What unincorporated community in Kent County was a commercial center in the 18th century?
D. None of the above
Answer: C. Chesterville
Picture traveling out of Chestertown northeast on Route 291 (Morgnec Road) towards Route 301. Just past the Crumpton exit, the next road north is Route 290. Turn left onto Route 290 and in less than a mile lies its interesting intersection with Route 444.
We have arrived at Chesterville. A postcard-perfect 18th-century brick building, known as the Chesterville Brick House and estimated to have been built around 1773, dominates the intersection. Luckily, the Maryland Historic Trust has recorded enough evidence of how the original settlement appeared, so that we can envision how this early commercial community might have looked as it grew in the 18th and 19th centuries.
Chesterville was known as New Market until 1844 when the Maryland postal system was created. The handsome brick building, now a residence, had originally stood across the road on land purchased by Isaac Spencer in 1773. His son, Isaac, built this large building for his business and it became known as Spencer Store. Over the succeeding decades it hosted many owners who repurposed it into many enterprises. It was moved across the road to its present location by the owners in 1973.
The Chesterville Store and Post Office are thought to have been constructed of brick around 1784 by John Woodall and located on the northeast corner of the intersection. He lived on his nearby farm and eventually left the property to his son, Edward, who was a blacksmith.
The Chesterville Hotel was constructed on the southwest corner of the intersection in 1784. It was a story and a half frame building. In 1973 it was moved to the grounds of the Kent Museum, but burned in 1991. Based on memories of those living at the time, it has been recorded that it was also run as a general store by a Mrs. Messick.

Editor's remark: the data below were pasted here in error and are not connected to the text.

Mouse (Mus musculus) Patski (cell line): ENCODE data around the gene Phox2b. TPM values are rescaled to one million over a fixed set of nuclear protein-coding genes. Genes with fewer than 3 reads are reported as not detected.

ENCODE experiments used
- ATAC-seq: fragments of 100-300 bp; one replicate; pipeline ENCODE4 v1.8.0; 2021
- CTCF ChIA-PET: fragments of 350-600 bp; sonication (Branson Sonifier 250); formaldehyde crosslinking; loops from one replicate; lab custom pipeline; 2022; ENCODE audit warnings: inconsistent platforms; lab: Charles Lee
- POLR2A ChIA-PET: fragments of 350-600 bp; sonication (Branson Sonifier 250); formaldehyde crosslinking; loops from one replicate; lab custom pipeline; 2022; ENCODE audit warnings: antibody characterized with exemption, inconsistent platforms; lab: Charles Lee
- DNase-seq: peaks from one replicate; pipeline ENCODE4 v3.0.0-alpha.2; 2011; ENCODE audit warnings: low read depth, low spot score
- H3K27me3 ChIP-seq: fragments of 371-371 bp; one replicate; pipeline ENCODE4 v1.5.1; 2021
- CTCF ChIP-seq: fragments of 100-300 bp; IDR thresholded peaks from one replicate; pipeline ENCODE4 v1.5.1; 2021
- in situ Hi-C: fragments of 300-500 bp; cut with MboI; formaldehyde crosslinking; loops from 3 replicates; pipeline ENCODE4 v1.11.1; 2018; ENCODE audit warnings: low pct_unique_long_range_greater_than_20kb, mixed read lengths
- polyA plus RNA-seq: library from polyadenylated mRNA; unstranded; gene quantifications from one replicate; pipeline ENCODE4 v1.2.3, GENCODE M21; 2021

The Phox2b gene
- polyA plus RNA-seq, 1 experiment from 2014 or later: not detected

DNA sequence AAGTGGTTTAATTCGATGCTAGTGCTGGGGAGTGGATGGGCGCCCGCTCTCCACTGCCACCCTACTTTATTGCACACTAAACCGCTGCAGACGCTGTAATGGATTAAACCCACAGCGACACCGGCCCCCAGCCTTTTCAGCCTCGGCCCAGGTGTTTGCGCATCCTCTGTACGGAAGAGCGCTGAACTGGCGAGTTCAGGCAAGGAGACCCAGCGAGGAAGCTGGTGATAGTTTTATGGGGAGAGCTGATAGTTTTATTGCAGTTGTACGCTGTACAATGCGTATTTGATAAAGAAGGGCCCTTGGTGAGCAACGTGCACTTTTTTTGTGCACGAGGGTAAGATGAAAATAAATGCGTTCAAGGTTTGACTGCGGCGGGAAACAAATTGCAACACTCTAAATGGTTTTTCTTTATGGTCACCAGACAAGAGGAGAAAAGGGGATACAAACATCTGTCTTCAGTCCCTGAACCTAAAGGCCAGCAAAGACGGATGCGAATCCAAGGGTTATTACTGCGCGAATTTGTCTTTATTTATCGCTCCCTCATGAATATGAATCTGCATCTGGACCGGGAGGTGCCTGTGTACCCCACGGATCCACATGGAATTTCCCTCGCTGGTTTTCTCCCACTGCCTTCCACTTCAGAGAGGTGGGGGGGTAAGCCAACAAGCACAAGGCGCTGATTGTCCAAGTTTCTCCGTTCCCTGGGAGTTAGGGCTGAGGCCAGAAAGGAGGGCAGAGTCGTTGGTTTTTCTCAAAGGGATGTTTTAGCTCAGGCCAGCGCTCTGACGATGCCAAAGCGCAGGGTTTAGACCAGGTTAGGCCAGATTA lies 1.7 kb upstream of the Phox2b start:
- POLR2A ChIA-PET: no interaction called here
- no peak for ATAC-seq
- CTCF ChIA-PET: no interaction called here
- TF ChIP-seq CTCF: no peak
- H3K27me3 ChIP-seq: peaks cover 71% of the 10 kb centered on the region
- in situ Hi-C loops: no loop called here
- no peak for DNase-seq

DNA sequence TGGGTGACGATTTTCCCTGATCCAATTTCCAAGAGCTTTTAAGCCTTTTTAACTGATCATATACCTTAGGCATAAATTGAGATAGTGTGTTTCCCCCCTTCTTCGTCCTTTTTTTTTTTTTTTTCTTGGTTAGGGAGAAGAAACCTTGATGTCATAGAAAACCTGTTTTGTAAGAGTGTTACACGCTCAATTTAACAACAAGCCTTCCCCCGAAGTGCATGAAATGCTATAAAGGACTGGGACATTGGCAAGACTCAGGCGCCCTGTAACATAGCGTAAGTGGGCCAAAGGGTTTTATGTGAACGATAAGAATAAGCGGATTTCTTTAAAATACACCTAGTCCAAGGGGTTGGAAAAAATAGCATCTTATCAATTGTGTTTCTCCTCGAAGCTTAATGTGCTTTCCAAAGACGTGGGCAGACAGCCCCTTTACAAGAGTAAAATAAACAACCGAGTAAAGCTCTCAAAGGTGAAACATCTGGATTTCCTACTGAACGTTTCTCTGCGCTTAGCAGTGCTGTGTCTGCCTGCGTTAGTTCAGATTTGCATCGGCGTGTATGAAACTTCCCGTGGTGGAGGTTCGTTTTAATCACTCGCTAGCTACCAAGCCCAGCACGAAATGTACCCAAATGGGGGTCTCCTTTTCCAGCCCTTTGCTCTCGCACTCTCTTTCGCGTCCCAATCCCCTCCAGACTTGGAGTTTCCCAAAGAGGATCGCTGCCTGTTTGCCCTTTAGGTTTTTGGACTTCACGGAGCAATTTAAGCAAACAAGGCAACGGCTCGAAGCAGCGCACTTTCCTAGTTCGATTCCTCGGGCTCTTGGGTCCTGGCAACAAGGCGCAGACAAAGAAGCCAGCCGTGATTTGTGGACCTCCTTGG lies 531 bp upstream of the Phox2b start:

Two Methodist churches — Oldside Methodist and Southern Methodist are listed in an old drawing of the intersection layout. It also shows the locations of about ten residences, another store and a wheelwright shop. Unfortunately no date for this document is available, but the style is of the latter half of the 19th century.
Henry Highland Garnet was born in Chesterville in 1815. He escaped from slavery with his parents who moved to New York. In 1865, he was the first African American to deliver a sermon to the U.S. House of Representatives. He was appointed ambassador to Liberia in 1881. He arrived in December 1881 and died in Monrovia, the Liberian capital, on February 13, 1882. He was buried in Monrovia with a state funeral. The Henry Highland Garnet Elementary School in Kent County is named in his honor.
Whenever these settlements are discovered, it piques the curiosity to learn why they appeared and then disappeared. There are quite a few of these ghost towns in Kent County. They started appearing in the 17th century — almost four hundred years ago. Since then, Kent County has grown and evolved from a newly-discovered land inhabited by native Indian tribes to a still relatively undeveloped rural landscape with a handful of smallish incorporated towns and unbridled pride in its preserved history.
Thanks to the Maryland Historic Trust and to all who have contributed to our historic records.
The Kent County History Quiz is a weekly local brainteaser sponsored by The Peoples Bank. Our goal is to create an opportunity for local learning and discussion.
Do you have a Kent County history question? Send it to firstname.lastname@example.org.